In 1919, racial riots against blacks also took place in the ports of Liverpool, Cardiff, Newport, Barry, Glasgow, South Shields, London, Hull and Salford.There were so many racial riots against blacks that summer in major cities of the United States that a black leader termed it Red Summer. There were also riots in Caribbean and South African cities in that first postwar year.
Liverpool City Police, however, supported the 1918 strike. Of the 1,874 members of the Liverpool City Police, 954 went on strike. The Bootle police union claimed that 69 out of 70 officers had joined the strike. 27 The grievances of police in Liverpool were for many years ignored by a local Watch Committee noted for its disciplinarian attitude, which helped foster the propensity for collective action. The poor conditions in the Liverpool Police were well known amongst other forces in England.:
On the day the strike started in Liverpool, strikers formed into ranks and marched on police stations around the city in an attempt to persuade those not on strike to join them. Police strikers confronted fellow officers who had not joined the strike, some of whom were union members.
The consequences for the people of Liverpool were far greater than those in the capital. Left without an effective police presence, public order in some areas broke down and resulted in what the Liverpool Daily Post (4 August 1918) called "an orgy of looting and rioting". 27 This continued for three or four days before the military, aided by non-striking police, brought the situation under control, but at the cost of several lives and more than 200 arrests for looting.:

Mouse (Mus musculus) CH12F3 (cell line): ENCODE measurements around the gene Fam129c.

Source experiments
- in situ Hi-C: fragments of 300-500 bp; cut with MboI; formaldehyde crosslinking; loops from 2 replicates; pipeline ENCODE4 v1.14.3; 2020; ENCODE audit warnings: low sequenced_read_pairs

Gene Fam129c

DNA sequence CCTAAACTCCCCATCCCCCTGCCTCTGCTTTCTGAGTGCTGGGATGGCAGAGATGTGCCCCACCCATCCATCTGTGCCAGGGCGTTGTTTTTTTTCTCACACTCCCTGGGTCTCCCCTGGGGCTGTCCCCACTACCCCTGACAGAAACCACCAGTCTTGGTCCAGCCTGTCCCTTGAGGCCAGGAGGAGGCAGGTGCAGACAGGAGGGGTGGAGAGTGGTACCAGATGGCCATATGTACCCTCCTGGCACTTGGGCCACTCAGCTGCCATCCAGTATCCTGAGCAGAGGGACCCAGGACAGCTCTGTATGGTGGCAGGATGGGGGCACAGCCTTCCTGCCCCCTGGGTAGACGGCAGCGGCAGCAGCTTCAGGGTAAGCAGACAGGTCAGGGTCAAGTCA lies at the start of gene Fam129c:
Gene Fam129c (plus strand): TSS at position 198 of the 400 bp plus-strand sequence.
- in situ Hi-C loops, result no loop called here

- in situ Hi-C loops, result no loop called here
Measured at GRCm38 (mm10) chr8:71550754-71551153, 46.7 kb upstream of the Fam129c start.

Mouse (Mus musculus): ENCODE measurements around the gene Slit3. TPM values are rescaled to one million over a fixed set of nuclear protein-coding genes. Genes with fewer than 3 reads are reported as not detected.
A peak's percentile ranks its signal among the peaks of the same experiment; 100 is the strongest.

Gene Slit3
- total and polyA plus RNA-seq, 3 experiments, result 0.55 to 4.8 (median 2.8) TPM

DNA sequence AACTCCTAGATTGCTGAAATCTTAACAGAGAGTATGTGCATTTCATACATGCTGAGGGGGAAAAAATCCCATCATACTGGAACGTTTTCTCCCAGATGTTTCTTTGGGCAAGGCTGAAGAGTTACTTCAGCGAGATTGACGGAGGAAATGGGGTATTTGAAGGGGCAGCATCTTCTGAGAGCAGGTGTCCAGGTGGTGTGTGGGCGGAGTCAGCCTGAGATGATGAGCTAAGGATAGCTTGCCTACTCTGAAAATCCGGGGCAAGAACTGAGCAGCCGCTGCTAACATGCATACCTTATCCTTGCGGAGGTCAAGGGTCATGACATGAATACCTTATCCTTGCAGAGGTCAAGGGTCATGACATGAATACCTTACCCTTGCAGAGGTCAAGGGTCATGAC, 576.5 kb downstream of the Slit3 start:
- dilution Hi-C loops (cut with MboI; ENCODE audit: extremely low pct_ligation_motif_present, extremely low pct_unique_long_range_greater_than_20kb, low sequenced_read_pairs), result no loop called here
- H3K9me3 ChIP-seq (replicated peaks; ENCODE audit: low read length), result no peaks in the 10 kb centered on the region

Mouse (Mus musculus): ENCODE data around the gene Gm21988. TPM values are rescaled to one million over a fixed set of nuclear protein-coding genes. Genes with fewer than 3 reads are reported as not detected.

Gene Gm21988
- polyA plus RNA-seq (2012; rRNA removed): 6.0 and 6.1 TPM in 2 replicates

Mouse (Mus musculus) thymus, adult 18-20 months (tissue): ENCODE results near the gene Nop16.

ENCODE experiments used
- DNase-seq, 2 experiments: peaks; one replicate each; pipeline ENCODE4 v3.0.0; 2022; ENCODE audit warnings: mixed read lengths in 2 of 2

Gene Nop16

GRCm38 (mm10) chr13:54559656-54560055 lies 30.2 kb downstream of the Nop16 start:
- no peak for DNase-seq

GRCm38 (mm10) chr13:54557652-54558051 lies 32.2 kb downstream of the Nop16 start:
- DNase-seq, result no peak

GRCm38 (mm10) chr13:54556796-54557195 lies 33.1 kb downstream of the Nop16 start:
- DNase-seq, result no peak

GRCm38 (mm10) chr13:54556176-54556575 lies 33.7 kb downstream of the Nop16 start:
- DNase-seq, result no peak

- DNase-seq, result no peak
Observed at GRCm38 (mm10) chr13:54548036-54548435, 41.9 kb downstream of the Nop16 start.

The final outcome of the strike was that every man who had gone on strike throughout the country was dismissed from his respective force. Not one striker was reinstated anywhere. All those men lost their pension entitlements.
The eventual outcome of the strikes of 1918 and 1919 benefited police workers. They received a pay increase that doubled their wages, and the government was forced to take notice of their issues, establishing the Police Federation in the process. The two strikes also increased the government's awareness of the importance of the police in terms of the government's own stability. After 1919, the police were never again taken quite as for granted, as they had been in the years before.
The Black and Tans, officially the Royal Irish Constabulary Special Reserve, was a force of temporary constables recruited to assist the Royal Irish Constabulary (RIC) during the Irish War of Independence. The force was the brainchild of Winston Churchill, then British Secretary of State for War. Recruitment began in Great Britain in late 1919. Thousands, many of them British Army veterans of World War I, answered the British government's call for recruits. Most of the recruits came from Britain, although it also had some members from Ireland. Their role was to help the RIC maintain control and fight the Irish Republican Army (IRA), the army of the Irish Republic. The nickname "Black and Tans" arose from the colours of the improvised uniforms they initially wore, composed of mixed khaki British Army and rifle green RIC uniform parts. The Black and Tans became known for their attacks on civilians and civilian property.